OK! Wow! How to talk about this? I didn’t entirely get it – that’s the first thing to admit. I try to refrain from talking about myself all through these reviews but I feel like I have to describe my experience of seeing it for the first time because it was leaps and bounds. I really like it, for one and it’s one of those movies where you can actually imagine how excited people must’ve been when it came out. It feels different and it feels like someone making a statement that is outside of what anyone else is doing. It is a film that has become, essentially, the epitome of ‘arthouse‘ moviemaking; the knight, Antonius Block (Max Von Sydow), playing chess, against a brooding sky, with Death himself (Bengt Ekerot) in an allegorical tale about life and death, men and women, faith and fear. Ingmar Bergman also is one of those directors who uses things like trees and weather meaningfully. So, with all this, it could seem like an exercise in box ticking, look-at-who-I-like, miserablist art fan wank… but it isn’t.
No one ever tells you what the actual story is though, so for those of you who haven’t seen it, it does indeed start with Block on the beach with his cynical companion, Jöns (Gunnar Björnstrand), returning to a plague ravaged Sweden after ten years fighting the Crusades. When a theatre play in a nearby village is interrupted by a procession of flagellants who cry fire and brimstone at the assembled villagers, Block and Jöns meet actors Jof (Nils Poppe) and Mia (Bibi Andersson). Because of their kindness, Block decides to take them to his castle to escape the Black Death. Meantime, Block’s faith in God is fading and Death keeps coming back to finish their game. If Death wins, Block shall die. Threaded throughout the main narrative there are also other tales of infidelity, corpse robbing, witchcraft and love. This sort of arthouse fare (although, it’s basically a horror film) is usually accused of having nothing happen in it but in 96 minutes, you get a Hell of a lot of plot!
So, let me describe what happened watching it: it became clear early on, that this is one of those films where every line of dialogue and every bit of lighting, editing and camera placement is meaningful, so – like with the labyrinthine plotting of Inherent Vice – I tried to fathom out everything… and I was overwhelmed. It was too much for me but unlike with Vice, I decided late on to let that stuff wash over me and concentrate on the characters and the story and it really paid dividends. By the end, I really was emotionally invested and on tenterhooks to know what would happen with Block, Jöns, Jof, Mia, et al. Repeat viewings, I think, will reveal the undercurrents in the film’s tale of life and death.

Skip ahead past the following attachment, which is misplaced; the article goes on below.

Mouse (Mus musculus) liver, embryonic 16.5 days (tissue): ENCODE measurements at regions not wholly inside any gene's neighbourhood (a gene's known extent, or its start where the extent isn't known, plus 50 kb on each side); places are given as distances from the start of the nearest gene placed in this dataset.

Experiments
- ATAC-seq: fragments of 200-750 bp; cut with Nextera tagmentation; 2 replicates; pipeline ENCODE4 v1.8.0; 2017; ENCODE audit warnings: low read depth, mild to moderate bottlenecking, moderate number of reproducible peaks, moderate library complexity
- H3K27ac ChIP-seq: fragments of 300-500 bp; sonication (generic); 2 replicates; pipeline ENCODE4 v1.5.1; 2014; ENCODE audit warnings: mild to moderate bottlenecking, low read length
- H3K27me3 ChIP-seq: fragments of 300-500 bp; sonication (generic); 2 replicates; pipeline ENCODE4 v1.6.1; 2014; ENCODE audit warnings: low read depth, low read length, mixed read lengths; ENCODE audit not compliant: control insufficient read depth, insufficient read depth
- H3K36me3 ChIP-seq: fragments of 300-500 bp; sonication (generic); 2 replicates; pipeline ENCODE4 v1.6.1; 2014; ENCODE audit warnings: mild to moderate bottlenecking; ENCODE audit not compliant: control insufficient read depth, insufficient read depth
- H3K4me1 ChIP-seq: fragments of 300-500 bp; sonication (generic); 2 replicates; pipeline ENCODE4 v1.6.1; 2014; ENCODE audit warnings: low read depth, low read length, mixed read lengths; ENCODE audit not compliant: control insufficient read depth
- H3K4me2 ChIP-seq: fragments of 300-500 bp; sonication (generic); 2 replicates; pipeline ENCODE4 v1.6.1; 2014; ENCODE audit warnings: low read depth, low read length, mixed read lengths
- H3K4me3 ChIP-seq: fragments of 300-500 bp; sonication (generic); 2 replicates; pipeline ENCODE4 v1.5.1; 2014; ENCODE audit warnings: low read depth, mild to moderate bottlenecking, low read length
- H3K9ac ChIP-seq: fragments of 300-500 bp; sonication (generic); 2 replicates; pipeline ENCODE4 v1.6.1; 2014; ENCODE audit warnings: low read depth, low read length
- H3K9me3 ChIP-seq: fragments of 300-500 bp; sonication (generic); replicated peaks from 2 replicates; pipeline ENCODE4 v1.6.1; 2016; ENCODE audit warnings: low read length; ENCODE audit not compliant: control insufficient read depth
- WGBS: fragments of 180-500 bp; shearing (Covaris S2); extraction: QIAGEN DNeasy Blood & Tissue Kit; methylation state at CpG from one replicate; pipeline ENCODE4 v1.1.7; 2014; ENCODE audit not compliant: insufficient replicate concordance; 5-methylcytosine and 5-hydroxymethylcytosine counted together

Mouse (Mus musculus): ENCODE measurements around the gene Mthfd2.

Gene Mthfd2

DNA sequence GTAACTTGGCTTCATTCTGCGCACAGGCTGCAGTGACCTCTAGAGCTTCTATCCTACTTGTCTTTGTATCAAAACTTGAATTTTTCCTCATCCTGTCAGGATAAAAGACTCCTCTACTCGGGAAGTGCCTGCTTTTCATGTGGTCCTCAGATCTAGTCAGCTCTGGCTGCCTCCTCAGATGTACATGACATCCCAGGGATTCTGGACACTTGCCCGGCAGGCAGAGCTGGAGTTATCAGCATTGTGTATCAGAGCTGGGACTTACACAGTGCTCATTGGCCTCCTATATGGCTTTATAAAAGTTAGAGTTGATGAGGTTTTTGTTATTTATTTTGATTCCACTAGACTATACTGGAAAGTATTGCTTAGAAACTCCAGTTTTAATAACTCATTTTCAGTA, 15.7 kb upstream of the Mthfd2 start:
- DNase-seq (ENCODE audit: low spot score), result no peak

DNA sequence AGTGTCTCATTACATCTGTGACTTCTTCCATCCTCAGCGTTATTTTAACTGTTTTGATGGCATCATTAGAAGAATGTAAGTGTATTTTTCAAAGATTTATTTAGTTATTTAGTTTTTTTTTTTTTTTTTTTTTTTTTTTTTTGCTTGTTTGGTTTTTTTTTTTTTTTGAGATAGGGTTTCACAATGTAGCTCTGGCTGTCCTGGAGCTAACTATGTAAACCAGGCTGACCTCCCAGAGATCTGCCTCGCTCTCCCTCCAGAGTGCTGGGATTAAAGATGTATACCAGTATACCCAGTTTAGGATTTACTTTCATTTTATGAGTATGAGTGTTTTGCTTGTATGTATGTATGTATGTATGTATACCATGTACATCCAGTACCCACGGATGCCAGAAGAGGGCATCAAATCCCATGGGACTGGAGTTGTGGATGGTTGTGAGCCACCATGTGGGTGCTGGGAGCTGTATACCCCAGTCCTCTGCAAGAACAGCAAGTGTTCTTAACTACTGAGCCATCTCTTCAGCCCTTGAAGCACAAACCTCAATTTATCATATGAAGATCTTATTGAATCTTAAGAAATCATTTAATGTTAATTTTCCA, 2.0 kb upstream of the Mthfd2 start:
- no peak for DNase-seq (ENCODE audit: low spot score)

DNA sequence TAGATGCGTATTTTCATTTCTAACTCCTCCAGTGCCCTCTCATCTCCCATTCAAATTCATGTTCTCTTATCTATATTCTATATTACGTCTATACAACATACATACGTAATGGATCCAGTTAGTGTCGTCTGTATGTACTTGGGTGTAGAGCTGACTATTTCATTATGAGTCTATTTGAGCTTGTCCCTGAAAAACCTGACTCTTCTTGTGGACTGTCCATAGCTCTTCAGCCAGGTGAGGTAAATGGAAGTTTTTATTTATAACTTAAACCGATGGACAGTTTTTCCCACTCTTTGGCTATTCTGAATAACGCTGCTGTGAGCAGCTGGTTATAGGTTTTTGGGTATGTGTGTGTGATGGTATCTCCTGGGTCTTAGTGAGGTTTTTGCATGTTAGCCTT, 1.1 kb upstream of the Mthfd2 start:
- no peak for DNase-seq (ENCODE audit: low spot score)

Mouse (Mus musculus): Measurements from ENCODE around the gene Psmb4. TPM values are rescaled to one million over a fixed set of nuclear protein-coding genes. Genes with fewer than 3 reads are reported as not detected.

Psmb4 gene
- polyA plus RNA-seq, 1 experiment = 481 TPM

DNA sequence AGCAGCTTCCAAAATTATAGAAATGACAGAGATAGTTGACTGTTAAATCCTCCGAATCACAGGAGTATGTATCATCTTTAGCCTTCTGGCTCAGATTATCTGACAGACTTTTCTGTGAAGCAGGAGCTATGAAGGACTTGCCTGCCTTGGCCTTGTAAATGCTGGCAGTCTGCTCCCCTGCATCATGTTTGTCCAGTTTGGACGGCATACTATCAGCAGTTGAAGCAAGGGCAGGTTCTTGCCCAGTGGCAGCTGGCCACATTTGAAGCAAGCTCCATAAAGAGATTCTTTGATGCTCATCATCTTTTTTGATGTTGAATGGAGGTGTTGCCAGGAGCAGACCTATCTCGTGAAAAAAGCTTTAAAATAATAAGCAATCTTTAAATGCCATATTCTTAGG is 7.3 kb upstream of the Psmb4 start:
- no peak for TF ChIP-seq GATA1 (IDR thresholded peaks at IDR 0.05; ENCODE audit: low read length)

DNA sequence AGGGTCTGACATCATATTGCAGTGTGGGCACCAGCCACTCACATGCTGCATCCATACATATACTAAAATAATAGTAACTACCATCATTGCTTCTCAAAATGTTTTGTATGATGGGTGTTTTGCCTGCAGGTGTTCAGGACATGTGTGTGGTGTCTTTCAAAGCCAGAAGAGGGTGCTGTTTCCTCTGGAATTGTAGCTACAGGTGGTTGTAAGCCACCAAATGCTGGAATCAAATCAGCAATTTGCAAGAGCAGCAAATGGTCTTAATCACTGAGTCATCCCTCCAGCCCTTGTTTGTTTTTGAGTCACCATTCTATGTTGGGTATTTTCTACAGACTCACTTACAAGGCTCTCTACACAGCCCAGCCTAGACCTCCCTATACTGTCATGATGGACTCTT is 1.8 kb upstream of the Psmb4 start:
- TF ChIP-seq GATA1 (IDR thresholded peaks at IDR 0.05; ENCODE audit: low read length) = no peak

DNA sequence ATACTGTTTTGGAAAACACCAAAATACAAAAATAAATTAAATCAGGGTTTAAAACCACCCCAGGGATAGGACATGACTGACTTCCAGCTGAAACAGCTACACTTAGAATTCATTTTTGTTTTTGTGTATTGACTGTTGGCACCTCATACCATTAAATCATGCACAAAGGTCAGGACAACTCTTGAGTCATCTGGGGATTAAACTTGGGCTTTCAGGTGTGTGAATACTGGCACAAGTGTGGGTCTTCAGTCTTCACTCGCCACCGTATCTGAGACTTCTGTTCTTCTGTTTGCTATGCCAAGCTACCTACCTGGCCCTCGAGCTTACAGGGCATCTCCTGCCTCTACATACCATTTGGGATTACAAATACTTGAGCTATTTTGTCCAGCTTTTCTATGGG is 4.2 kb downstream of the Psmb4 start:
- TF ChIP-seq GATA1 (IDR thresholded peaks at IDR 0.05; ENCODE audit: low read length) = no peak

I didn’t quite get the set piece where the actors try to entertain the village folk and they are not having it. As Jof and Mia do their double act, the other actor, Skat, goes off for a shag with a woman he has singled out in the audience. The two scenes are intercut, clearly one commenting on the other, before the show is brought to a halt by the frightening, formidable arrival of the flagellants. The scene shows the performers trying to entertain a crowd that does not want to be entertained and then having to watch in awe and fear as the religious extremists get far more of a reverential response for coming in, making everybody feel bad, spreading fear and slagging everybody off!
Similarly, I was unsure about Block’s connection to a woman accused of witchcraft who turns up a couple of times. First seen in the stocks having apparently admitted to sleeping with the Devil and then later being led to the stake. Block has an immediate connection with her that must be tied up with his failing faith. The fact that I didn’t get it, doesn’t mean I can’t like it, though. Something in this movie worked it’s magic on me and I stayed the course. Most of Krzysztof Kieślowski‘s work I don’t get but I feel like he’s in control. We tend to know when an artist is thinking a step or two ahead of us, don’t we? Equally, we kinda know when an artist has not the first fucking clue what he or she is doing. I like that sometimes a movie comes along and even though I’m not quite up to speed, I don’t feel like the filmmakers are leaving me high and dry. They want to engage us but they’ve got their own agenda and they’re thinking outside the box. We’re being encouraged to keep up.
What is obviously great is DP Gunnar Fischer‘s lighting, which even after 60 years, is still amazing in it’s ability to define the actors’ faces and really give them presence, surrounding them in inky blackness or moody Scandiwegian landscapes. Elsewhere, Von Sydow really navigates us through the story with a very relatable nobility. No mean feat when you consider the density of the story and the potential aloofness of his character. He’s strong without being a cypher or an arsehole.
It’s also notable that for a film with so few predominant women that it constantly undermines the men. They are given enough rope when around the women and often they duly hang themselves. In one scene, Jöns has some quite ugly things to say regarding rape, made all the more shocking since the woman he is talking to, he has just saved from a similar fate. In other scenes, the men talk big but are soon seen blubbering, whining and willingly kowtowing to their better halves. Also of note is that towards the end, a pivotal scene begins to be seen from the perspective of one of the lesser female characters.
All in all, I loved it. Didn’t geddit but I loved it anyway!